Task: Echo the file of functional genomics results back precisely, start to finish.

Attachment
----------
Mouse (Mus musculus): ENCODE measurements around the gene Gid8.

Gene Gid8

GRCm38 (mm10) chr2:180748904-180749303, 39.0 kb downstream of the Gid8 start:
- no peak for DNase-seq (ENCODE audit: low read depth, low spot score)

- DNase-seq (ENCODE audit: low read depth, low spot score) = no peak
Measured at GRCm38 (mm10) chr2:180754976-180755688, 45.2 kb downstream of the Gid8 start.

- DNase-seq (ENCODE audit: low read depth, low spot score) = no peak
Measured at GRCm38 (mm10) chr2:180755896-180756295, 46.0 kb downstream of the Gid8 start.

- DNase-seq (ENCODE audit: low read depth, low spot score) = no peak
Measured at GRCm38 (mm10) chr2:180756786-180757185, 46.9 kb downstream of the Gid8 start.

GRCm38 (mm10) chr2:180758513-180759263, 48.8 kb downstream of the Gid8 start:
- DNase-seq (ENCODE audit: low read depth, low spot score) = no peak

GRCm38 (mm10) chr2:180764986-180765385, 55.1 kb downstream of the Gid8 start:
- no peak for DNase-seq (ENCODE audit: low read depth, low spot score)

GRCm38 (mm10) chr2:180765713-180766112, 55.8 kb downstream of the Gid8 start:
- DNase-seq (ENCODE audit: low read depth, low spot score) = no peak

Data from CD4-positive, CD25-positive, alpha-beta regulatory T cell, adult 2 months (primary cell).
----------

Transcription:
Mouse (Mus musculus): ENCODE measurements around the gene Gid8.

Gene Gid8

GRCm38 (mm10) chr2:180748904-180749303, 39.0 kb downstream of the Gid8 start:
- no peak for DNase-seq (ENCODE audit: low read depth, low spot score)

- DNase-seq (ENCODE audit: low read depth, low spot score) = no peak
Measured at GRCm38 (mm10) chr2:180754976-180755688, 45.2 kb downstream of the Gid8 start.

- DNase-seq (ENCODE audit: low read depth, low spot score) = no peak
Measured at GRCm38 (mm10) chr2:180755896-180756295, 46.0 kb downstream of the Gid8 start.

- DNase-seq (ENCODE audit: low read depth, low spot score) = no peak
Measured at GRCm38 (mm10) chr2:180756786-180757185, 46.9 kb downstream of the Gid8 start.

GRCm38 (mm10) chr2:180758513-180759263, 48.8 kb downstream of the Gid8 start:
- DNase-seq (ENCODE audit: low read depth, low spot score) = no peak

GRCm38 (mm10) chr2:180764986-180765385, 55.1 kb downstream of the Gid8 start:
- no peak for DNase-seq (ENCODE audit: low read depth, low spot score)

GRCm38 (mm10) chr2:180765713-180766112, 55.8 kb downstream of the Gid8 start:
- DNase-seq (ENCODE audit: low read depth, low spot score) = no peak

Data from CD4-positive, CD25-positive, alpha-beta regulatory T cell, adult 2 months (primary cell).